The Importance of Prayer and Planning
In my blog Period of Inactivity?, we learned that Nehemiah spent four months seeking the Lord (Nehemiah 2:1). He prayed and really thought about the vision he received. But it’s now time for action. Here, we will learn another lesson from Nehemiah’s life—the importance of prayer and planning. Join me in Nehemiah 2:1-9.
The Importance of Prayer
1In the month of Nisan in the twentieth year of King Artaxerxes, when wine was brought for him, I took the wine and gave it to the king. I had not been sad in his presence before.
Aside from spending four months seeking God, we also find Nehemiah sad. Why was he sad? Commentators suggest that he had a dilemma. On one hand, he was faithfully serving the king. On the other hand, he wanted to go to Jerusalem. He did not know what to do! He was the cupbearer, a position so high (and dangerous) that finding a reliever or replacement can be difficult. (Just imagine what could’ve happened if Nehemiah prematurely decided to ask for a leave. This could’ve created unnecessary tension with the king and it will make things even more complicated for him).
2So the king asked me, “Why does your face look so sad when you are not ill? This can be nothing but sadness of heart.” I was very much afraid.
First, Nehemiah was afraid. Now, he became sad. Why was that?
It was dangerous to show any form of sorrow in front of the king. This would displease him, and he could easily ask for the execution of the person who showed sadness. Since Nehemiah held a high position and represented the king as well, he should always wear a smile on his face. But we see from the tone of the king’s statement that he was concerned of his servant rather than displeased.
3But I said to the king, “May the king live forever! Why should my face not look sad when the city where my fathers are buried lies in ruins, and its gates have been destroyed by fire?” 4The king said to me, “What is it you want?” Then I prayed to the God of heaven.
Finally, Nehemiah voiced out the reason for his sadness. Then the king asked him what he wanted. But he did not answer right away. He did not even excuse himself so he could pray. While in the middle of the conversation with the king, he instantly connected with the King of kings! And I strongly believe that the four months time, from Kislev to Nisan, of seeking God really helped him develop an intimate relationship with Him. This solid relationship allowed him to connect with God right there and then.
Do you have this kind of intimate relationship with God? Do you pray for your visions and plans?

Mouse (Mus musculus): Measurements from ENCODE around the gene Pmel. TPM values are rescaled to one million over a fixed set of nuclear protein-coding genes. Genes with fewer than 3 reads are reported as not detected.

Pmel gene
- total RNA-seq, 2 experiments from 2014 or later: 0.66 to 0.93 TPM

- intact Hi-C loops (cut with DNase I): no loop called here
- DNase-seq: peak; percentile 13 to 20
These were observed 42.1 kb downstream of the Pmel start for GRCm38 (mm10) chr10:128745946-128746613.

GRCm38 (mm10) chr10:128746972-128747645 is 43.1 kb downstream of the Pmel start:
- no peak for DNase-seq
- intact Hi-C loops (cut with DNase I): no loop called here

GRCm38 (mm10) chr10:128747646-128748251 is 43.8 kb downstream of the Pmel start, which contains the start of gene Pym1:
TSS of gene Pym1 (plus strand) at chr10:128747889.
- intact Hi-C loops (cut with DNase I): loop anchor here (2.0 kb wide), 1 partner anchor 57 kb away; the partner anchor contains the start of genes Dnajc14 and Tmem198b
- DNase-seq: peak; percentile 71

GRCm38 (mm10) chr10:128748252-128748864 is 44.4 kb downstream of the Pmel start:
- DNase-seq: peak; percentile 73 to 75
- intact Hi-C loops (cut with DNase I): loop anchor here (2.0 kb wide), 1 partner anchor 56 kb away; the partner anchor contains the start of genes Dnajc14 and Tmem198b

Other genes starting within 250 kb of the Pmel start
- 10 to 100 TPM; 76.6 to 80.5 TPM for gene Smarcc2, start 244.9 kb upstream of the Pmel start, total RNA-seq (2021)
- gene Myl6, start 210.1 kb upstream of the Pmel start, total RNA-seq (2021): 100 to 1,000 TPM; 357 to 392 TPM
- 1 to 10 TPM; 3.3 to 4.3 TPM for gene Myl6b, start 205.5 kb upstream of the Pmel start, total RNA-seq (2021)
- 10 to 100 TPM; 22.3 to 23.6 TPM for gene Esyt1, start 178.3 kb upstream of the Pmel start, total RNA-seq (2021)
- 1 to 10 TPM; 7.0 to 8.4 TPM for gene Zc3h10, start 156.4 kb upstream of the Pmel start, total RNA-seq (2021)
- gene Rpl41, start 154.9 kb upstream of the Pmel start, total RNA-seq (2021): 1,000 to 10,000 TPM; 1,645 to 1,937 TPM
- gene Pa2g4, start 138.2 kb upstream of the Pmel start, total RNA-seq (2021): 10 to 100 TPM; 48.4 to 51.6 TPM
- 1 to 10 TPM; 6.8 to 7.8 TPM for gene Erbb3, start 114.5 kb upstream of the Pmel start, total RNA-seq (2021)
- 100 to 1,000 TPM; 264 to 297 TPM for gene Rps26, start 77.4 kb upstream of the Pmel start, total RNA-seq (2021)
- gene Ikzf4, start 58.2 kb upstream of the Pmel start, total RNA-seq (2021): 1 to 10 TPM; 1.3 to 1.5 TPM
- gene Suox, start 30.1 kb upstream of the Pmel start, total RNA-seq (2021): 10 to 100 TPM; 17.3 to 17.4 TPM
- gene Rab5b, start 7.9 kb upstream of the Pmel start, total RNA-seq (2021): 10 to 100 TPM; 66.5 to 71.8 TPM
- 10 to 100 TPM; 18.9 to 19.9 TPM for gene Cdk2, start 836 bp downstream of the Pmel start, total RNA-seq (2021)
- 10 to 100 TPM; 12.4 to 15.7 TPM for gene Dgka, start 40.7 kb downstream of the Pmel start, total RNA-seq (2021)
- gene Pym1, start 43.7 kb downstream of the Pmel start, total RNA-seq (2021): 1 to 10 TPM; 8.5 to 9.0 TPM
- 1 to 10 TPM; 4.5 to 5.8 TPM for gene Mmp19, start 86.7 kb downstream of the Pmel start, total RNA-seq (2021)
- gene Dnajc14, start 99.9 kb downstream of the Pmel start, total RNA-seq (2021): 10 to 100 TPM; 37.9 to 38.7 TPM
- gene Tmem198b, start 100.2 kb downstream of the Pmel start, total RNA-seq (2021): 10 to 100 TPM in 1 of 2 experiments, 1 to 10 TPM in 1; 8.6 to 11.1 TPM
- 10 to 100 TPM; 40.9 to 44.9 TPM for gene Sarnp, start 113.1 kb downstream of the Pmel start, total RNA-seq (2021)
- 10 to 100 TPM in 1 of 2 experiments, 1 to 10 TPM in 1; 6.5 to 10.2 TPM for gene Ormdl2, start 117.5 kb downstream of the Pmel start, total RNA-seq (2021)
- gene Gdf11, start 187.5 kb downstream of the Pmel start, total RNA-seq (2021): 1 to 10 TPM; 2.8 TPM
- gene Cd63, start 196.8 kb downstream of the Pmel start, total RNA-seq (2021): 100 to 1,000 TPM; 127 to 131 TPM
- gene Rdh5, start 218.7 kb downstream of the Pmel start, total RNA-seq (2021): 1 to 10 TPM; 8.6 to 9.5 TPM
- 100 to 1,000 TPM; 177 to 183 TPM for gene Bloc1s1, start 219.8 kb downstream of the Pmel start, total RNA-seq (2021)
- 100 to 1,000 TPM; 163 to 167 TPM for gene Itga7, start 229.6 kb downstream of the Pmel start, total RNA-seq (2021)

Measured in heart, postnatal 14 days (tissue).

The Importance of Planning
5And I answered the king, “If it pleases the king and if your servant has found favor in his sight, let him send me to the city in Judah where my fathers are buried so that I can rebuild it.” 7I also said to him, “If it pleases the king, may I have letters to the governors of Trans-Euphrates, so that they will provide me safe-conduct until I arrive in Judah? 8And may I have a letter to Asaph, keeper of the king’s forest, so he will give me timber to make beams for the gates of the citadel by the temple and for the city wall and for the residence I will occupy?”…
When Nehemiah was asked, he knew what to say. He knew what he needed. These were permission (v.5), protection (v.7), and provision (v.8a). He also knew the people he needs to approach and it seems that he did his homework by researching the name of the keeper of the king’s forest (v.8a).
6Then the king, with the queen sitting beside him, asked me, “How long will your journey take, and when will you get back?” It pleased the king to send me; so I set a time.
Here, Nehemiah was asked how much time he will be gone. So he set a time. His answer was not explicitly stated but he ended up staying in Jerusalem twelve years. We can learn that he was conscious of his time. He was a good time manager.
In all these, we can learn that Nehemiah’s plan was detailed. He knew what his potential project needed and how much time it will take. Details are essential to a plan.
One of the things that irritate me is plans without details. (I wonder if it’s still considered a plan). I have encountered many times people who would “plan”, but doesn’t know the details of their plan such as time, venue, costs, and other specifics. What a waste of time!
8…And because the gracious hand of my God was upon me, the king granted my requests. 9So I went to the governors of Trans-Euphrates and gave them the king’s letters. The king had also sent army officers and cavalry with me.
Although it was the king who granted the requests, Nehemiah acknowledged the sovereignty of God over his plan. I am reminded of Proverbs 19:21:
Many are the plans in a man’s heart, but it is the LORD’s purpose that prevails.
Let us always lift up our plans to God. Do you acknowledge His sovereignty in your plans and as you plan?